Terri Westgate: Perhaps we've been too reliant on City to lift our spirits

Conor Hourihane of Swansea City celebrates scoring his side's second goal of the game during the Sky

Conor Hourihane of Swansea City celebrates scoring his side's second goal of the game during the Sky Bet Championship match at the Liberty Stadium, Swansea Picture by Paul Chesterton/Focus Images Ltd +44 7904 640267 05/02/2021 - Credit: Paul Chesterton/Focus Images Ltd

There’s no argument that Norwich had a disappointing result at the Liberty Stadium on Friday night, and it came on the back of some uninspiring goalless draws against Middlesbrough and Millwall.  

In the rollercoaster of a football season, we are currently mid-point in the journey, and it feels like we are careering down from a spectacular height with a stomach churning drop back to earth. 

I am usually one of those who takes to social media following a defeat to tell other fans not to be despondent, and to bring out those tried and tested clichés – it’s a marathon not a sprint, there’s only one day the table really matters, ignore the noise and keep the faith. 

Yet this weekend following the loss to Swansea I chose not to. The time did not feel right. We all need a space to vent and let out our frustrations right now. Not just because of the performance of our team.  

Outside of our football bubble, the last 11 months have been tumultuous and stressful. Everyone has been affected and this winter has been a particularly dark time as we cope with this unrelenting pandemic.  Our society is currently jittering on the edge of anxiety, and the never-ending stream of people telling you to stay positive can grind you down. It was not my place to tell anyone to remain calm. 

I think we are now realising how reliant we had become on our football team to lift our spirits and get us through the darkest of days. Suddenly we are aware of what this time must be like for those who have been supporting less successful teams this season. When the highlight of your weekend is sat at home watching your side play out an important match in an empty, soulless stadium, the effect when you lose that game can be crushing.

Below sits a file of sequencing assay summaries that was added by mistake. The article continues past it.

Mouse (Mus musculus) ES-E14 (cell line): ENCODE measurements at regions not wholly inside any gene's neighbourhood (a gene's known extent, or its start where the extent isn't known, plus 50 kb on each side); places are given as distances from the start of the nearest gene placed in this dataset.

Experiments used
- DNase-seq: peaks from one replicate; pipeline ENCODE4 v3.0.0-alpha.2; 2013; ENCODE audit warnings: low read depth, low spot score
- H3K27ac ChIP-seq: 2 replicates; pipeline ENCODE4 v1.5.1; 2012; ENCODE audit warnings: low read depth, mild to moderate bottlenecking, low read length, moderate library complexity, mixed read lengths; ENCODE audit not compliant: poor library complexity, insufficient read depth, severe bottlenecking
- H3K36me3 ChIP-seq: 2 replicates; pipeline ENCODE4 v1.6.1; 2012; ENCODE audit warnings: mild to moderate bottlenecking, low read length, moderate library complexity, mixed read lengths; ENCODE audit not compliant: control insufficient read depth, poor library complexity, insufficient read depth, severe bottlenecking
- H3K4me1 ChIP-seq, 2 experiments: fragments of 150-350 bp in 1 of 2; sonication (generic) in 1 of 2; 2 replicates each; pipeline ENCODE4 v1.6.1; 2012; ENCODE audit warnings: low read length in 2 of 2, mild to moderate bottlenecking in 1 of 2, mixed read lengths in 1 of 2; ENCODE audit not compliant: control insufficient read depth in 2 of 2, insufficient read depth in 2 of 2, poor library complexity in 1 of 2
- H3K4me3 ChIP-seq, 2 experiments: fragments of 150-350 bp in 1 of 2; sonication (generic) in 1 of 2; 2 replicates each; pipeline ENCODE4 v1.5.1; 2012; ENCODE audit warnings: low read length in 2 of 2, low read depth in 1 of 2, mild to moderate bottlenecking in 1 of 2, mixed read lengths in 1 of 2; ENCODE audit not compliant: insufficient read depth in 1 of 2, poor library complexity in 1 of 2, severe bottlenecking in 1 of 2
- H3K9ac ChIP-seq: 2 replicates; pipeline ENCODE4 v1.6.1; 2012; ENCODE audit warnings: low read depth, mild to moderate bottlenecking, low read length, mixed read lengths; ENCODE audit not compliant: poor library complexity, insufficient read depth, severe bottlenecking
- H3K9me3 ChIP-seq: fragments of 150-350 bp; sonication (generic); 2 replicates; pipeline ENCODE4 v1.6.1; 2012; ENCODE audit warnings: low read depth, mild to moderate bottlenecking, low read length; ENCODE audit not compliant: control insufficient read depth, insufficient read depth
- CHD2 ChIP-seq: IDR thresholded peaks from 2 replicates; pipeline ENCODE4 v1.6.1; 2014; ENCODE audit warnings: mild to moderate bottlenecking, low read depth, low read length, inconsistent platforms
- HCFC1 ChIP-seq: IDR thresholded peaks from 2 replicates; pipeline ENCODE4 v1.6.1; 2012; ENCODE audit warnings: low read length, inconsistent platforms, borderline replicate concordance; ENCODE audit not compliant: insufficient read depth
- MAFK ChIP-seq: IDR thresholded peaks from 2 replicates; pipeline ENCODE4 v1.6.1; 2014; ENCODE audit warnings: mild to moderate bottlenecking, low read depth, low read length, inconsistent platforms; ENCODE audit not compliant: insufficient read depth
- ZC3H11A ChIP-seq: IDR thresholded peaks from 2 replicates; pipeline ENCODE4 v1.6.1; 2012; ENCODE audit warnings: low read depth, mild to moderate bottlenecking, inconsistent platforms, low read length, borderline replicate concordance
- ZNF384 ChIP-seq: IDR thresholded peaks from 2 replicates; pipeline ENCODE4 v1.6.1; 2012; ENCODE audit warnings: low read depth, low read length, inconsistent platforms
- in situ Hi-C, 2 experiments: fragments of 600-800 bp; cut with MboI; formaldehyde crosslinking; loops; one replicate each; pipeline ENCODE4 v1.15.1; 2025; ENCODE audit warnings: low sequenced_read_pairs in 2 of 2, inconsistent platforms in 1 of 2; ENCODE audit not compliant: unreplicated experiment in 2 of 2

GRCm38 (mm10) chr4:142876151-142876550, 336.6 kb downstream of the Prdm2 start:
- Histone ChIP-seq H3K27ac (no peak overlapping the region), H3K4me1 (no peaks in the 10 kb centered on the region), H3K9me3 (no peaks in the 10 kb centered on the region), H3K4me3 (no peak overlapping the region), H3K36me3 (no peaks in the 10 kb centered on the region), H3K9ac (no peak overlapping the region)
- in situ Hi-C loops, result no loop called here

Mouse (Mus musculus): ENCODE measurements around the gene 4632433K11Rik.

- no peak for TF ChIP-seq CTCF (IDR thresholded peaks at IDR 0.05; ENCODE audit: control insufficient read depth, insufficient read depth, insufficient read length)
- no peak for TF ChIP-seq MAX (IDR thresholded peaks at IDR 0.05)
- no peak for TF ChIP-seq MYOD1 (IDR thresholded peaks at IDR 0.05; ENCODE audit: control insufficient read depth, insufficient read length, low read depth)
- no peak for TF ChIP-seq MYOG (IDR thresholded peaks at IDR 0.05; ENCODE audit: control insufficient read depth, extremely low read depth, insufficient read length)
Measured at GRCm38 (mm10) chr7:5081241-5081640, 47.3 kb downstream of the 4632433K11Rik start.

Social media has become an increasingly angry place recently, but that is not the fault of the platforms themselves. It’s just a reflection of the mood of the population, just the tool used to express growing frustrations and fears. Normally after a disappointing result you would go to the pub to discuss the match, or travel home with friends and family going over key points.  

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But instead we are all stuck in our homes, huddled over a phone or laptop, tapping out our views and losing context and nuance in the process. We’ve not been able to attend matches and shout and sing to release the tension, our passions have been confined and supressed. 

We are all missing out on human interaction every day. We do not have those chats in the kitchen or canteen at work, those impromptu discussions on the bus or train, the catch up at the school gates. It’s difficult to talk about keeping perspective when our everyday lives have been turned upside down by a lethal virus.  

Personally, I don’t think that Norwich are in crisis, or that our season is in freefall. Every team will have a poor spell in a 46-game season, it’s just we are having ours at a time when emotionally it’s the toughest to take. I do still have faith in our exceptional coach and talented squad of players, and we have a healthy stash of points in the bag. There is now a full week to recover and regroup, with football heaven returning to the squad for selection on Saturday.  

So although I don’t think we are doomed, or our promotion bid is slipping away, now is not the time for an argument with those who feel differently. I believe we’ll soon be travelling back up that rollercoaster, and our winning ways will return. But my opinion is no more important or relevant than any other fan. It’s fine if you disagree, and I hope we’ll all get to discuss the finer details of our performances in person, over a pint one day soon. 

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